Curious Species: How Animals Made Natural History

Yale Univ. Nov. 2023. 328p. ISBN 9780300266184. $40. NAT HIST
For historian Robles, naturalists’ investigations of the animal kingdom in the 18th century are a good lens through which to view the quest for knowledge and humankind’s place within the so-called natural order. As they delineate, classify, and rank species, scientists reveal their own prejudices and the limits of fully knowing another type of mind, Robles argues. Four animals serve as illustrative examples: plant- and rock-like corals question the definition of “animal”; rattlesnakes are emblematic of the unknown dangers of nature; preserved fish specimens show the distorting lens of technology; and raccoons’ human-like dexterity and curiosity decenters people as investigators of the world. Each history-focused chapter is metaphorically rich, and Robles mines the language and practices of natural history for insights into the colonialist, racist, and sexist attitudes that often underlie scientific endeavor. The historical studies are followed by firsthand accounts of Robles’s own interactions with the animals and environments at hand, letting her offer experiential insight into the natural scientists and the species themselves.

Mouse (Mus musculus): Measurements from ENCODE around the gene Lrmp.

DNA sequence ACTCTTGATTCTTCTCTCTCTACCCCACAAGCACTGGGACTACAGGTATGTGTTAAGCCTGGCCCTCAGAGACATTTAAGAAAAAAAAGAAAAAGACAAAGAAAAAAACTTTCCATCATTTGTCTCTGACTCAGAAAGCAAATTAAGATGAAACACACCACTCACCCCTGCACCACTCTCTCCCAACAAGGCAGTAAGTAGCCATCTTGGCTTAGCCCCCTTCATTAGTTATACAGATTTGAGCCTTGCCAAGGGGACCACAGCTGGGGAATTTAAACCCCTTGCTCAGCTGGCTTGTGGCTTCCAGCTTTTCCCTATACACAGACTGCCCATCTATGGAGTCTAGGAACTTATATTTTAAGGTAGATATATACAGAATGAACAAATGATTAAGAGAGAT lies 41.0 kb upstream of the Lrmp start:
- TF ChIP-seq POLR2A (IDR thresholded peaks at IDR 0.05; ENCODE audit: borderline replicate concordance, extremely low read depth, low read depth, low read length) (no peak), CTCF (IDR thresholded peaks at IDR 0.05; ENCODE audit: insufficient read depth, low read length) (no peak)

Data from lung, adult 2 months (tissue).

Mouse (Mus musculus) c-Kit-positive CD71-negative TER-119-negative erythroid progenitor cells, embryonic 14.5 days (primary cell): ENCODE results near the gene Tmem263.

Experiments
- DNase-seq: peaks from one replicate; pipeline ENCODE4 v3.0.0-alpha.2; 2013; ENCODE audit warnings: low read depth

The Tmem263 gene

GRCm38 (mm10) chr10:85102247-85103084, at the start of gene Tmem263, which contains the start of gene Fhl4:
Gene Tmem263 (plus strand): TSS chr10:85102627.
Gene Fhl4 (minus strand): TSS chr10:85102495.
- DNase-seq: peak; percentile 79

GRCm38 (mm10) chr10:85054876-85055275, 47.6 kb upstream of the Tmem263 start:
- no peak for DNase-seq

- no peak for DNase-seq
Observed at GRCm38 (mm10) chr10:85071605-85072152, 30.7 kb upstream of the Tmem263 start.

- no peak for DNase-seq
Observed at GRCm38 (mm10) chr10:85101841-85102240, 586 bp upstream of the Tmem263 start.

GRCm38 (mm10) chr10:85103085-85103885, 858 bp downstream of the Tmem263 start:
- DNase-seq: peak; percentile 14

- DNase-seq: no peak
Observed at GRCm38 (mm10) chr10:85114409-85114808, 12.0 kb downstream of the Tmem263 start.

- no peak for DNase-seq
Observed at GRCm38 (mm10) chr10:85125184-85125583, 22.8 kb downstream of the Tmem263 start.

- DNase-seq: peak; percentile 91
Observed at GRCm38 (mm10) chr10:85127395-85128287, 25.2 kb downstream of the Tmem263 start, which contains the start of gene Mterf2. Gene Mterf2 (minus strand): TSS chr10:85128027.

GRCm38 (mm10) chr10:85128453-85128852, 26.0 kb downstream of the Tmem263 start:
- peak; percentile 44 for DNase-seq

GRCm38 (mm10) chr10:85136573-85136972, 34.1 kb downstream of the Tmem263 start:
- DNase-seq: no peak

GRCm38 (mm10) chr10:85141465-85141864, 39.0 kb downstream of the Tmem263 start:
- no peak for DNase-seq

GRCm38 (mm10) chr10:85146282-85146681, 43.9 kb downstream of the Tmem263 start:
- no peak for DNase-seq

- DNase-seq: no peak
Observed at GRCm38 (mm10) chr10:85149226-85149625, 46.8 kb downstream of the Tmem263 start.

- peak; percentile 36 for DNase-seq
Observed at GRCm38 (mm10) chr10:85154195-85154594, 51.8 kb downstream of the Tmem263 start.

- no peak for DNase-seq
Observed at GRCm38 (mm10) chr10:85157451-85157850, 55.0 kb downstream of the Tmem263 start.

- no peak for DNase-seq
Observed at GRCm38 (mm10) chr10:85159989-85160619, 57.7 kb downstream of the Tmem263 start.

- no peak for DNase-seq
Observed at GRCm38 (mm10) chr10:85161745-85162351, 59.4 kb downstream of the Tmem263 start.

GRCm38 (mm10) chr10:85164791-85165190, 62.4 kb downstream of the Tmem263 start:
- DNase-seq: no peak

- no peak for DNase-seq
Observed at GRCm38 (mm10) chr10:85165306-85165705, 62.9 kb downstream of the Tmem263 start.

VERDICT Historians and biologists will enjoy this thoughtful history of how the animal kingdom was mapped out and how people are still discovering their place within it.
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